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JZ                      MODERN   GERMAN  LITERATURE

essay): his own characteristic addition is orgiastic blood-lust, as
in Hahnenkampf, the story of a cock-fight in Die Eesessenen (1908),
his most typical volume: the fighting cocks are stripped Spaniards
with daggers in the gaunt mountains of Andalusia. Orgies of sex
and blood fill the culminating scene, to which he leads up horror
by horror, of his picture of hoodoo ceremonial in Haiti. In the
cock-fight the obsession of blood is a matter of race and heroic
milieu; in the hoodoo tale it is that frenzy of sex in the heat of
tropical forests and sun-baked bodies which accounts for much
of primitive religion.

This metaphysical fundament of Ewers serves him to probe a
visionary truth behind the illusion of reality. As it happens, how-
ever, his own mind is of that variety which would look to real
profit even in the exposition of irreality (he made his first repu-
tation as a reciter for the "Qberbrettl, the history of which he wrote
in Das Cabaret, 1905). What he gives us, therefore, is not so much
metaphysical tales as sensational best-sellers. However, he forms
the link between Poe's mathematical lucubration of mystery and
the Romantic uncanniness of E. T. A. Hoffmann before him and
a group of Prague Jews who do capture the mystic illusion of a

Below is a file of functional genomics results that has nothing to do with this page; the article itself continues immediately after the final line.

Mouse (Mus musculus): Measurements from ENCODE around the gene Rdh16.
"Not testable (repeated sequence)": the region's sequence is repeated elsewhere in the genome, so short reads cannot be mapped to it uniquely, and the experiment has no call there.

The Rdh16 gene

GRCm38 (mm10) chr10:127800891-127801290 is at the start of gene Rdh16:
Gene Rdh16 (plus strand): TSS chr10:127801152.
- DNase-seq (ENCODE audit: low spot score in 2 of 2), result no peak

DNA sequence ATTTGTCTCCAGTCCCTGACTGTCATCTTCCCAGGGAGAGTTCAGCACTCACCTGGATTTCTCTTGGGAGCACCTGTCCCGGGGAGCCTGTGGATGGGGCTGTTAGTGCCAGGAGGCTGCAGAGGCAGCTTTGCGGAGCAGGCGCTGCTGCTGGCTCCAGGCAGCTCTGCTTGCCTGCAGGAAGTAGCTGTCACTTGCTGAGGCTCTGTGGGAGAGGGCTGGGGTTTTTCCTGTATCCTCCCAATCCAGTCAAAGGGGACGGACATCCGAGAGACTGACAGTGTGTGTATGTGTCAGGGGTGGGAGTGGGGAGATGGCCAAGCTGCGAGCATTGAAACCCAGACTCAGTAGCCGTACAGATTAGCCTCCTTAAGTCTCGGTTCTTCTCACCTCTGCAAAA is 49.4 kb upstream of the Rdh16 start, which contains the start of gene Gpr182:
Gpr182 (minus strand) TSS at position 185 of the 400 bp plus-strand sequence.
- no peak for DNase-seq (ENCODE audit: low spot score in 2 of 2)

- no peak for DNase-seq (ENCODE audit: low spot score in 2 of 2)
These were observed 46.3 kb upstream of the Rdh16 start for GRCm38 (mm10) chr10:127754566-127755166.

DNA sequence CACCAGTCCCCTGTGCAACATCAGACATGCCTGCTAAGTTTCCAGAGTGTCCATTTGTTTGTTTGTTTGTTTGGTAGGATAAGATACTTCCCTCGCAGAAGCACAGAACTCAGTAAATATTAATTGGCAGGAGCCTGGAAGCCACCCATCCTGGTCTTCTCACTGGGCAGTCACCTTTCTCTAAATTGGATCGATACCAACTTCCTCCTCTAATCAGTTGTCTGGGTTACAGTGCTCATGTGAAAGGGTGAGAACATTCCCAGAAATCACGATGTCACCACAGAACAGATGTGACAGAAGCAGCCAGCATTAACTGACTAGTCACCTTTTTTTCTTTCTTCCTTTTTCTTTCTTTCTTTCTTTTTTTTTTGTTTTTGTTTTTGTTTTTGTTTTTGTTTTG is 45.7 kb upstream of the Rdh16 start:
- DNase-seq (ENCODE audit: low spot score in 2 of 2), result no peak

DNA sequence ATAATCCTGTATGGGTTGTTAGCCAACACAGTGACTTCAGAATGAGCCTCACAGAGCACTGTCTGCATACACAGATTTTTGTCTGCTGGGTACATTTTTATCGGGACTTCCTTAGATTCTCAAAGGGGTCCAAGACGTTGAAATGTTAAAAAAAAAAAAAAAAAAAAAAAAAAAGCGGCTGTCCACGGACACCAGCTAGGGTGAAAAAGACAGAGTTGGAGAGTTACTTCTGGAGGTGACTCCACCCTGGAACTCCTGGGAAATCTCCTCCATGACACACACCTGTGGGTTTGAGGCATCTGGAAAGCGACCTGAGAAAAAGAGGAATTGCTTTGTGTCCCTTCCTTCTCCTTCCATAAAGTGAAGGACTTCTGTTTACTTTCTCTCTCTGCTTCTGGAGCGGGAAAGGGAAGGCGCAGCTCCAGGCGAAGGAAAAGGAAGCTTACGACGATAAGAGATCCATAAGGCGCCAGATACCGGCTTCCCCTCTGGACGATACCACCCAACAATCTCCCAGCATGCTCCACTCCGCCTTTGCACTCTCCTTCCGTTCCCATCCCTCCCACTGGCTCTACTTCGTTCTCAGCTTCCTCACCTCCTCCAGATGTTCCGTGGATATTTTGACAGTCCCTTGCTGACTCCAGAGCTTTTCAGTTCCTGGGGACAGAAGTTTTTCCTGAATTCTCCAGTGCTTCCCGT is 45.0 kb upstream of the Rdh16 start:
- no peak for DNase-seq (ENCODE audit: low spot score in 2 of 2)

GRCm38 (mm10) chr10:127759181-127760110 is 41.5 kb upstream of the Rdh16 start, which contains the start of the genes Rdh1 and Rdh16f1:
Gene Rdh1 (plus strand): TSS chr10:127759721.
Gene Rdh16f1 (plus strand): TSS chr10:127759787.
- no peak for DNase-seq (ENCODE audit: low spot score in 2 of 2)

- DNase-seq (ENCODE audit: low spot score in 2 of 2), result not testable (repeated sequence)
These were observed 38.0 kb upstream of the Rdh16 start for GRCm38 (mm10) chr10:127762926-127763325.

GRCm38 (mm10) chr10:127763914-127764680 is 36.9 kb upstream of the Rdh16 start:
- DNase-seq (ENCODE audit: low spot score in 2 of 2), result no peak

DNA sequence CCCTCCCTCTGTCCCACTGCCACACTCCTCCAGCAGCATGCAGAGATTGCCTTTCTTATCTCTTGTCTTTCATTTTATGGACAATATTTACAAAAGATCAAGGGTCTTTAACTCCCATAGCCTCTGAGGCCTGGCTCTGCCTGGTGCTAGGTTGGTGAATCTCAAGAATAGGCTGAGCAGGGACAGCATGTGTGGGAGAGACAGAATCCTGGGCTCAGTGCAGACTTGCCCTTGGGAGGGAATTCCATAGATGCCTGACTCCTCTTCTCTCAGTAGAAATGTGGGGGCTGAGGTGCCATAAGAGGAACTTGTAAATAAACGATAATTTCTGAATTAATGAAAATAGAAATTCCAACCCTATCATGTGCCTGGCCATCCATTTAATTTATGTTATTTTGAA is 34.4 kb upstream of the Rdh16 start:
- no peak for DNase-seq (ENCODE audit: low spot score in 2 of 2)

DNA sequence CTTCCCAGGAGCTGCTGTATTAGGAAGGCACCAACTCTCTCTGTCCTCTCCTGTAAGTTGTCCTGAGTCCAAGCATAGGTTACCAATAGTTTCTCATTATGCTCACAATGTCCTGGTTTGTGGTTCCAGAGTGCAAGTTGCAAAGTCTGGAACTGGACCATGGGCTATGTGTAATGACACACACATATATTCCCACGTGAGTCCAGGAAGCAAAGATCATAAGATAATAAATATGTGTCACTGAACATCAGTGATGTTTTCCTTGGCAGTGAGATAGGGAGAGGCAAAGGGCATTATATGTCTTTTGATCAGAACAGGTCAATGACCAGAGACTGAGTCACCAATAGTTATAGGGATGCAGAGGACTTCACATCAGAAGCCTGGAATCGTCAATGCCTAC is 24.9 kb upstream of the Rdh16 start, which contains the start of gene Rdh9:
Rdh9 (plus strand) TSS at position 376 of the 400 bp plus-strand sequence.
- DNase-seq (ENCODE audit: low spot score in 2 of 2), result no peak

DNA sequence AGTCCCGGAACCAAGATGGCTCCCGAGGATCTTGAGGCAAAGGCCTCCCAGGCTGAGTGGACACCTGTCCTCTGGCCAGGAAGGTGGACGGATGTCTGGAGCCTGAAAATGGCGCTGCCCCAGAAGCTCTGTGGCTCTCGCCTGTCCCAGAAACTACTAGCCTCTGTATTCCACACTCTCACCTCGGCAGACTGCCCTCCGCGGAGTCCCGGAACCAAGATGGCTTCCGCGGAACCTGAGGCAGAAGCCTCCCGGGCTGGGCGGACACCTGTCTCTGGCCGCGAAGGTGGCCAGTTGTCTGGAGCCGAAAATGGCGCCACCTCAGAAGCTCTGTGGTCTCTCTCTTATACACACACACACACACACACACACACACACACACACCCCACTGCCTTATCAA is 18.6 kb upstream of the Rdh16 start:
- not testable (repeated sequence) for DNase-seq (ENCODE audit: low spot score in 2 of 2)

supersensory reality, apparently because they have ethical concep-
tions for the suggestion of which they bring in the mystifications
of the Jewish cabbala. Of these Prague Jews Gustav Meyrink and
the painter Alfred Kubin (1877-) do not disdain sensationalism;
in Franz Kafka, who combines the ethics of the expressionists
with the raw realism of the naturalists, we have a pure mystic.

GUSTAV MEYRINK'S (1868-1932) novel Der Golem (1916) is by
reason of its allusive handling of the robot-theme one of the most
readable tales of the period. The Golem is an artificial man made
according to a lost specification of the cabbala by a rabbi of Prague
in the seventeenth century, to help him ring the bells of the syna-
gogue. The creature lives only with a 'half-conscious vegetable
life* by the virtue of a magic card (Zettel] inserted behind his teeth;
this draws down the sidereal powers (the symbol is apparently
that of the automatism of modern society; Heaven still moves us,
though in our limp life of routine we are unconscious of it).
When, one evening, the rabbi forgets to remove this card from
the creature's mouth he runs amok through the streets, smashing
whatever comes in his way, until the rabbi captures him and re-
moves the card (symbolically: reduces the robot to brute matter -